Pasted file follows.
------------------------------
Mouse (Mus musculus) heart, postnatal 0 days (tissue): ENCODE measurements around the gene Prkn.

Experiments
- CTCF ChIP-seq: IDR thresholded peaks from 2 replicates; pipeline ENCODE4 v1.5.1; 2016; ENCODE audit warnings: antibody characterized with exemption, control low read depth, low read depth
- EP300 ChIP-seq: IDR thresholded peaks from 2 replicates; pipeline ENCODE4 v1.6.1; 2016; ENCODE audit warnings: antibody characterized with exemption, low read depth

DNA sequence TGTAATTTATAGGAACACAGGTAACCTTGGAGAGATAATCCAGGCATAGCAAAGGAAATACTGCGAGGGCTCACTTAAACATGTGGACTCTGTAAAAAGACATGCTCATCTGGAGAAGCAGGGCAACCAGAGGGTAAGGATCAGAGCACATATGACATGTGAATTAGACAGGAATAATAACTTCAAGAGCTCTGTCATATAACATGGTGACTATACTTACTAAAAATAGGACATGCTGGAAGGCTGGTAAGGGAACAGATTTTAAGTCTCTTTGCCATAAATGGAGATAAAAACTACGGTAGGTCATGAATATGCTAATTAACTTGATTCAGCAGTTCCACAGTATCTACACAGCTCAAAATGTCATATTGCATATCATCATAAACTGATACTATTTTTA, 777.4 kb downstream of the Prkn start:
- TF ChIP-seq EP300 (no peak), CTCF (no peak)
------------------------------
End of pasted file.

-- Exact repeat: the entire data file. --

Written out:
Mouse (Mus musculus) heart, postnatal 0 days (tissue): ENCODE measurements around the gene Prkn.

Experiments
- CTCF ChIP-seq: IDR thresholded peaks from 2 replicates; pipeline ENCODE4 v1.5.1; 2016; ENCODE audit warnings: antibody characterized with exemption, control low read depth, low read depth
- EP300 ChIP-seq: IDR thresholded peaks from 2 replicates; pipeline ENCODE4 v1.6.1; 2016; ENCODE audit warnings: antibody characterized with exemption, low read depth

DNA sequence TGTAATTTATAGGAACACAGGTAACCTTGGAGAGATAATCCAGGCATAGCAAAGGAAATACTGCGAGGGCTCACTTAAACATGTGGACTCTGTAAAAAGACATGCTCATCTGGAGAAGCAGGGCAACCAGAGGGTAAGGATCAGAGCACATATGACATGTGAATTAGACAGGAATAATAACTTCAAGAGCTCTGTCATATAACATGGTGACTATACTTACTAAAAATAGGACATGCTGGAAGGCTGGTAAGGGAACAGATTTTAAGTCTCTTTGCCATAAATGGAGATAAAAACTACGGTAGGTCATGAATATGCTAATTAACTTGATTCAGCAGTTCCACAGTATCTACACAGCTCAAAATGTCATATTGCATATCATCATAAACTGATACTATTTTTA, 777.4 kb downstream of the Prkn start:
- TF ChIP-seq EP300 (no peak), CTCF (no peak)